Steve Anderson wrote:Any particular preference amongst members?

ZIP - to which I am already geared.
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Postby M3DVQ » Sat May 12, 2007 11:11 pm

lots of people already have winzip, so zip is their preference, but .RAR has a much better compression ratio IIRC. :roll:
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Postby Klaas Robers » Sun May 13, 2007 7:24 am

My experience is that NBTV.wav files are not so much compressed by zip algorithms. Because the sound is loud and unpredictable as audio the routines have little grip onto it. Only the right channel if no sound is recorded can be compressed, giving a compression of about 50% overall.
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Postby gary » Sun May 13, 2007 11:51 am

Yes, compressing NBTV wave files is an interesting problem, because you have video on one channel and audio on the other, both really requiring their own compression scheme. Probably the best freely/readily available compression method would be the lossless compression codecs like flac, tak, monkey's audio, etc. These should consistently provide compression down to 60% of the original with no artifacts.

However, it would be possible to write an application that compressed the audio channel separately to the video channel and thus produce much higher levels of compression by using lossless compression on the video and lossy (say mp3) on the audio.

If there was enough interest in something like this I could produce something fairly quickly.
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Compression.

Postby Steve Anderson » Sun May 13, 2007 2:17 pm

It seems the the .zip format is the most widely accepted, of the NBTV .wav files I have 'zipped', most of them come out at around 50% of their original size.

This is probably better than developing a unique format for NBTV. I only suggested compressing files to help those on dail-up connections waiting forever to download them.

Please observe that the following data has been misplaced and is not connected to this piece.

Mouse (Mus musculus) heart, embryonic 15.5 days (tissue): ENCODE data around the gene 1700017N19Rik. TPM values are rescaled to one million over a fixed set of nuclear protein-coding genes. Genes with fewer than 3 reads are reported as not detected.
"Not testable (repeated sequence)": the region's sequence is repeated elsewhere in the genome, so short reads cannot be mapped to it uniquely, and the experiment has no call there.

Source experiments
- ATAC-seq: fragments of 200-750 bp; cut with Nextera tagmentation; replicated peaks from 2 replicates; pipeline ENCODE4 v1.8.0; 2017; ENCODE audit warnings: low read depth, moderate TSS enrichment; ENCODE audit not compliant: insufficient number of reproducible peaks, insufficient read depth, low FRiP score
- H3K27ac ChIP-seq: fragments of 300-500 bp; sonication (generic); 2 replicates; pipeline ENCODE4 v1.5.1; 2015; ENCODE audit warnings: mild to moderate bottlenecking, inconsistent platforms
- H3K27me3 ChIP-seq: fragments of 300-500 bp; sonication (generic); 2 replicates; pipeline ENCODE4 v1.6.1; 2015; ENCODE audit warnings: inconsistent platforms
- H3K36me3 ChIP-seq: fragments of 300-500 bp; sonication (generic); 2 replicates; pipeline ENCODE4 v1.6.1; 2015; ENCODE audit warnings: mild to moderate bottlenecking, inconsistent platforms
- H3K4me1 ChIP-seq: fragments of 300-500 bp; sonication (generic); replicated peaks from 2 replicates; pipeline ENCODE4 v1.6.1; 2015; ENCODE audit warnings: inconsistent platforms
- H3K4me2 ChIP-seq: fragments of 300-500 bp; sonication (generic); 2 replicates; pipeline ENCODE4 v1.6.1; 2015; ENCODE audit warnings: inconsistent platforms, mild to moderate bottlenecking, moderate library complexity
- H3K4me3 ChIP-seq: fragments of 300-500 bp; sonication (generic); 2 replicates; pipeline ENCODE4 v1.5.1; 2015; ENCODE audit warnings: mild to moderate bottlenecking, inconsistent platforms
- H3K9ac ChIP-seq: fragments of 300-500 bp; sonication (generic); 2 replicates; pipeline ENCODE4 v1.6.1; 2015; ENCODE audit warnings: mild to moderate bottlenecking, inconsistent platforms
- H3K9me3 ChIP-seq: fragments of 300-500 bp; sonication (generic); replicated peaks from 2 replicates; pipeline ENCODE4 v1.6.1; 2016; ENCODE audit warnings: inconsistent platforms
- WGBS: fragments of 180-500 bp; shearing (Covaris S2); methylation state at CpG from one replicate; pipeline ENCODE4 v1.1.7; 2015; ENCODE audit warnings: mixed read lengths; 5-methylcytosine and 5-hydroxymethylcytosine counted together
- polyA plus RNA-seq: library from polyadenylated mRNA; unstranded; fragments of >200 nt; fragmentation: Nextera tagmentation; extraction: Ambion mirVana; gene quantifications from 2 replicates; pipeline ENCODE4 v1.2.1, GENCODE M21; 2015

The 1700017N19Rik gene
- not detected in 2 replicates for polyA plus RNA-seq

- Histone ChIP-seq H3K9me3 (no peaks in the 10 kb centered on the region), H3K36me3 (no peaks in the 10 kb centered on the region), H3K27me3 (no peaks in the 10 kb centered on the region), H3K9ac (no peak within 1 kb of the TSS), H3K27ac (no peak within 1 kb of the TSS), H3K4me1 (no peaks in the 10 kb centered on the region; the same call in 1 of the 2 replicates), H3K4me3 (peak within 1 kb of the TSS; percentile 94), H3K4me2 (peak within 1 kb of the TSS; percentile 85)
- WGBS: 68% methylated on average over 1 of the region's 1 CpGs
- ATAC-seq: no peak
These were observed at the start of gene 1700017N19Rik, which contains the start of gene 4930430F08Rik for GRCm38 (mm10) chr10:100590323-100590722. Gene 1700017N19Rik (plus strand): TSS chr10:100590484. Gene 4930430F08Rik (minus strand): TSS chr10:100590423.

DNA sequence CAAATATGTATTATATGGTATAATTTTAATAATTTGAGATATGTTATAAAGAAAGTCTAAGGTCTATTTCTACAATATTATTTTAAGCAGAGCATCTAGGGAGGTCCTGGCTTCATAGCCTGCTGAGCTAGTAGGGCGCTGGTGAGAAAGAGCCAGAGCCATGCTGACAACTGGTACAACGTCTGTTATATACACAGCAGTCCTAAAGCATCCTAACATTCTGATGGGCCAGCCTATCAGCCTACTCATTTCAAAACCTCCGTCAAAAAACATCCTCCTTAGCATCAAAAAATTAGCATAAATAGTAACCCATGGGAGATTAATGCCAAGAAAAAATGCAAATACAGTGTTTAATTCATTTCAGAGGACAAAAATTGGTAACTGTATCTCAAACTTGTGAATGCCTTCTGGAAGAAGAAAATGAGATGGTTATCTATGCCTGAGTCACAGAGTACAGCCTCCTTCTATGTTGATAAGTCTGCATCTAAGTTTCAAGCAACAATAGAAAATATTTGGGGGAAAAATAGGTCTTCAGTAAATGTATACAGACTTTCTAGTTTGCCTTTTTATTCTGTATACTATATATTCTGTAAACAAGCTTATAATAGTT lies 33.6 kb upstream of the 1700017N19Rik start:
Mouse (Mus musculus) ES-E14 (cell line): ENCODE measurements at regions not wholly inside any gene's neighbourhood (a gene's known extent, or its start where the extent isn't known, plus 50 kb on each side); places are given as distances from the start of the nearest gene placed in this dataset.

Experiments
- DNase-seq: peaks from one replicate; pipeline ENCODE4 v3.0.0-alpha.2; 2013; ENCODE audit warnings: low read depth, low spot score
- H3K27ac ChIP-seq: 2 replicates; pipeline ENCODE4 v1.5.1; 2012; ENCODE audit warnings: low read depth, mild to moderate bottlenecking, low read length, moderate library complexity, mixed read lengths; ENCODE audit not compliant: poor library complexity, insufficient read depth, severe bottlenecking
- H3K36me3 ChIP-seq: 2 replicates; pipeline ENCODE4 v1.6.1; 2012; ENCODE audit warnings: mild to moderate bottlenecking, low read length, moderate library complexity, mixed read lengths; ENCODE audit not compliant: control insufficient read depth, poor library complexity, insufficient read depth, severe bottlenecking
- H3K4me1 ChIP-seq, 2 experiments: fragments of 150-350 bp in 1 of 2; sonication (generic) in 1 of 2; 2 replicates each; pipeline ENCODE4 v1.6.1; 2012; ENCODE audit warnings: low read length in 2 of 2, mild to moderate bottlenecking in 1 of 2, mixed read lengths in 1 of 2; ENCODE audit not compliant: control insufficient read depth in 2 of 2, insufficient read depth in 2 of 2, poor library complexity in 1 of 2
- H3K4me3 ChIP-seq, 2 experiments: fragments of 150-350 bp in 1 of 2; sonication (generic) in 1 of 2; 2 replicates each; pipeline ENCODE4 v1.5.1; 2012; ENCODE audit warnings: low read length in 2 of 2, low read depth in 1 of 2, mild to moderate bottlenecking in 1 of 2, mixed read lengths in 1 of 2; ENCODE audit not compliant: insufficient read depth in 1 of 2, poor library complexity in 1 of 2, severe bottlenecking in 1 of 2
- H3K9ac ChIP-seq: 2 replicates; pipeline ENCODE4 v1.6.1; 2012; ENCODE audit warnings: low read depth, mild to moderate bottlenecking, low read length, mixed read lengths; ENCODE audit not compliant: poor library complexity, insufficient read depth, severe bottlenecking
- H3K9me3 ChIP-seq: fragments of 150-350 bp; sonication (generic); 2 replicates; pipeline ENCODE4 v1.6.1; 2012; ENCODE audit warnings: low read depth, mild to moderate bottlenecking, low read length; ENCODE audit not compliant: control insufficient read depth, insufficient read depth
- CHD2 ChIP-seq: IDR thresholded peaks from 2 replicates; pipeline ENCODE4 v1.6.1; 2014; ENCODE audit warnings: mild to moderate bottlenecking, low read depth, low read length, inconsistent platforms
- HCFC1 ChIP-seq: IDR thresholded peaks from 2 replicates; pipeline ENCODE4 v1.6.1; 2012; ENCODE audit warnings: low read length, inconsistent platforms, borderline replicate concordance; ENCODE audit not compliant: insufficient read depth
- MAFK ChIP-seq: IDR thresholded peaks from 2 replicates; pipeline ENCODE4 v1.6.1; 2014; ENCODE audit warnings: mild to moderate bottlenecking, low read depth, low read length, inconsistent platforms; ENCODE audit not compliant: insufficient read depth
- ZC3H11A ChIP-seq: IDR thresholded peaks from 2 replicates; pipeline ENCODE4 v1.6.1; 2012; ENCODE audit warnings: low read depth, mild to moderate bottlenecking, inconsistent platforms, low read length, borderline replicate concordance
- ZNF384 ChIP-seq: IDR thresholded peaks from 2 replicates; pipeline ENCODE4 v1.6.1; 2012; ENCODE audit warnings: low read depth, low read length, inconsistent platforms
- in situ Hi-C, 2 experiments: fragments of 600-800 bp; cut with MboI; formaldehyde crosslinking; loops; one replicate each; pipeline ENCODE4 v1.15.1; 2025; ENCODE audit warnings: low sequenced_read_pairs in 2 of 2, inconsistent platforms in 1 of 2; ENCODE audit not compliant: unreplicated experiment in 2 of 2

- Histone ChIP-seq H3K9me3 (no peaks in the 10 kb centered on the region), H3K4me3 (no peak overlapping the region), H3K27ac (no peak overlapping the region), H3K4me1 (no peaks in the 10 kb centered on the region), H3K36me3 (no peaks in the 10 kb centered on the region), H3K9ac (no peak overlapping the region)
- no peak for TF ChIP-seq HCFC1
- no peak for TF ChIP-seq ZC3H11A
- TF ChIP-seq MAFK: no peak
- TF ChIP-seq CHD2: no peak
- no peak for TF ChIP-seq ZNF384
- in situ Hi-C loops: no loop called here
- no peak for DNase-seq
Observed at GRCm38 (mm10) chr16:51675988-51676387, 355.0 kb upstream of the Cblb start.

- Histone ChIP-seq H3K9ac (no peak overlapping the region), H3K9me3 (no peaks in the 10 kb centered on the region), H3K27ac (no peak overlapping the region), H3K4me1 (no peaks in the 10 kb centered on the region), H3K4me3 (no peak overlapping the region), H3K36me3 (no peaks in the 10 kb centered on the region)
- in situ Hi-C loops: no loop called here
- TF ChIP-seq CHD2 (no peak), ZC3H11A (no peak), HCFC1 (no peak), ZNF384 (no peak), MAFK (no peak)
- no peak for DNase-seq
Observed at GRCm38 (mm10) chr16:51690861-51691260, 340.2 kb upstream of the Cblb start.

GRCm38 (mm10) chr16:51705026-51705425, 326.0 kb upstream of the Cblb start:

As Andrew has mentioned, at this stage we have plenty of storage space on this board.

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Postby Klaas Robers » Sun May 13, 2007 8:46 pm

Yes indeed, 50% of their original size. I suppose that is with the right channel (sound) filled with absolute silence. Those zeros can be compressed easily to almost nothing, the video channel then remains almost uncompressed.
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Smaller files.

Postby Steve Anderson » Sun May 13, 2007 10:20 pm

The files I have created so far are mono, i.e. just video. What I am working on at the moment is a reduction of 50% by only using 8-bit data instead of 16-bit which is enough for NBTV. Even professional video data is only 10-bit.

At the usual CD sampling rate of 44.1kHz a 60 second mono file results in a file of 2.7Mbytes using 8-bit resolution. Not many software based recorders support 8 bit files, but all the playback systems I have tried so far do. Play back the Microsoft 'ding' or 'chord' .wav files from Win 3.1.

I hope to have a batch of files ready in a few days, consisting at this stage of either test waveforms, test patterns or stills.